A rural Arizona county finally certified its election results on Thursday after a judge ordered the county’s board of supervisors to do their jobs just a couple of hours earlier.
The Cochise county board of supervisors voted 2-0 to approve the midterm results, allowing the statewide canvass of the election to continue as planned on 5 December. A third member of the board who had spearheaded the effort to delay certification, Tom Crosby, did not attend the vote.
Supervisor Peggy Judd, who initially voted to delay the certification, later voted in favor after the court order.
“I am not ashamed of anything I did,” Judd said during Thursday’s certification vote. “And today … because of a court ruling, and because of my own health and situations that are going on in our life, I feel like I must follow what the judge did today or asked us to do, but I feel I don’t like to be threatened.”
After the county refused to certify by the 28 November deadline set by state law, it faced lawsuits from the Arizona secretary of state and the Arizona Alliance for Retired Americans. The lawsuits were heard in court on Thursday, with Pima county superior court judge Casey McGinley swiftly ruling that the board was required to canvass its results by that afternoon. McGinley said there was no legal basis for the board to delay or refuse to certify.
The county attorney would not represent the two supervisors who voted against certifying the election, and neither would an outside attorney the board first wanted to help. Instead, an attorney was only named earlier on Thursday and did not make it to the court hearing, leaving the sued supervisors without legal representation. While Crosby wanted to continue the hearing to allow the new lawyer to get to know the case, McGinley said it would move forward immediately.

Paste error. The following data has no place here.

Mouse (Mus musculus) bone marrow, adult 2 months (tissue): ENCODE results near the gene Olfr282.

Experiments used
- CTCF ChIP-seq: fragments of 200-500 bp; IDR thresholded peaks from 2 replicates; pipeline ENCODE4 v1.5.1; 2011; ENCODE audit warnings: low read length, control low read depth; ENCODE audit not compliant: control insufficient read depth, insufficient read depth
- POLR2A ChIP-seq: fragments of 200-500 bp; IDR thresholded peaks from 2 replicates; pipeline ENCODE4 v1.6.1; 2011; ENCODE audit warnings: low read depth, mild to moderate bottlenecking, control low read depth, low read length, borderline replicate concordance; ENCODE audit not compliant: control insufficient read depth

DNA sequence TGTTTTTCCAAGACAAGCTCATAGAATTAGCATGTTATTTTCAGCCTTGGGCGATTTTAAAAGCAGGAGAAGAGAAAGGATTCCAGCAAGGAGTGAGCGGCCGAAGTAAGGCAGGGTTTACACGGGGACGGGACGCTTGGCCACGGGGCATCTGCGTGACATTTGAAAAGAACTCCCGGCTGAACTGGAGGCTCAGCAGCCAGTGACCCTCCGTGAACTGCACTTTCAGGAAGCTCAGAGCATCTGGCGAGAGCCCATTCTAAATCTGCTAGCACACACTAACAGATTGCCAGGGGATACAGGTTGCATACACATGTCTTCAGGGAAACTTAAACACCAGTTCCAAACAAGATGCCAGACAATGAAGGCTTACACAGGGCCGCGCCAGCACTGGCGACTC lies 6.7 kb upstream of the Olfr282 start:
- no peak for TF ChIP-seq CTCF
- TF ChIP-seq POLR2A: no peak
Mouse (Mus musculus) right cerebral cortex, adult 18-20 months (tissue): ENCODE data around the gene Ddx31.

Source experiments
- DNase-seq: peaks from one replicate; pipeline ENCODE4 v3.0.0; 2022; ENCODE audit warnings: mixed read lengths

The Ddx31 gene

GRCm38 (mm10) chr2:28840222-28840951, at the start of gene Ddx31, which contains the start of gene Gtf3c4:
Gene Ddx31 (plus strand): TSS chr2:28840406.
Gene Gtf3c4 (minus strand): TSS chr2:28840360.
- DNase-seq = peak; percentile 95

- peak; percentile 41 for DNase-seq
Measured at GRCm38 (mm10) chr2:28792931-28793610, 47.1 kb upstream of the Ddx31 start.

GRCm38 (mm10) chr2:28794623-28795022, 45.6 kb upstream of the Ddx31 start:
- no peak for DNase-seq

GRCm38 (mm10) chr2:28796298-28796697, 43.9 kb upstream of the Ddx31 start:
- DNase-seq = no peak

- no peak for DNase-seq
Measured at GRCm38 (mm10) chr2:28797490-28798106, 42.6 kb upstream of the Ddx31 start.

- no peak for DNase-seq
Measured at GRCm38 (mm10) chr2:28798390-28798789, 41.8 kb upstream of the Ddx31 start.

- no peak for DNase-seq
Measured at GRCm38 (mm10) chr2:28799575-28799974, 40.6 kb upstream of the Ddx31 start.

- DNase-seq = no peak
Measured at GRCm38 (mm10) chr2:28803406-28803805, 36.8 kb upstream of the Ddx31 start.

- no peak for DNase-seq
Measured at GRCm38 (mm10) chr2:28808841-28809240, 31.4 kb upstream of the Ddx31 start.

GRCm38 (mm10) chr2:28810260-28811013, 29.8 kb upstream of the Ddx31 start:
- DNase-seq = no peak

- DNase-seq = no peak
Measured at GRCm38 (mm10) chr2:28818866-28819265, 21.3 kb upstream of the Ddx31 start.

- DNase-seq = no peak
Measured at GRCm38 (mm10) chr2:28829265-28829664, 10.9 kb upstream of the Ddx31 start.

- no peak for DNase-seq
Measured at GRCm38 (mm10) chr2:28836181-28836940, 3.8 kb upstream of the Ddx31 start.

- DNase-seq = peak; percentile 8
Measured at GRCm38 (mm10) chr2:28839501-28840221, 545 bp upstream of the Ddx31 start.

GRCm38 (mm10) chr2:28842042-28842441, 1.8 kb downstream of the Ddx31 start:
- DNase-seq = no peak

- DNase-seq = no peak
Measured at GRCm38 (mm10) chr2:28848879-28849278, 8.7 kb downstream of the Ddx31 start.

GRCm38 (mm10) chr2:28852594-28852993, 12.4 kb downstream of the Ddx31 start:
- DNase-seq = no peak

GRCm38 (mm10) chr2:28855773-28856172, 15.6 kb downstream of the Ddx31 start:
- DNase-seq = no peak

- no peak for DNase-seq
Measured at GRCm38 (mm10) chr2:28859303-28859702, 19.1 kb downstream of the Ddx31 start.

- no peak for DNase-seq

A delay of the statewide certification process held huge potential consequences: two statewide recounts, required by law, could not start until the canvass was complete. Lawsuits from candidates and other groups cannot begin without official results. Voters in the county could be disenfranchised if their votes were not included in statewide totals. The continuity of state government itself may have been in danger, the secretary of state’s office warned.
Ann English, the chair of the board and its lone Democrat, has repeatedly voted for certifying the election and against previous efforts by her colleagues to conduct a full hand count of ballots, later declared unlawful. During Thursday’s certification, she said she hoped the people pushing for not certifying realize “there’s a place for change in the legislation, and it isn’t here – we react to the legislation, we don’t create legislation for the state”.
Although the lawsuits were successful in getting the county to do its election duties, others want to see the two supervisors face criminal charges for flouting election law. One state law says a person charged with any election-related duty who refuses to perform that duty in violation of law is guilty of a class-six felony.
Terry Goddard, a former Arizona attorney general, and Rick Romley, a former Maricopa county attorney, wrote a letter to the current attorney general, Mark Brnovich, and the Cochise county attorney, Brian McIntyre, asking them to investigate and consider criminal charges for Crosby and Judd. McIntyre has said he was weighing whether to bring charges.
“Failing to hold supervisors Crosby and Judd accountable for their violations of law could embolden other public officials to abandon their legal duties in future elections,” Goddard and Romley wrote. “This would pose a substantial threat to election administration in Arizona.”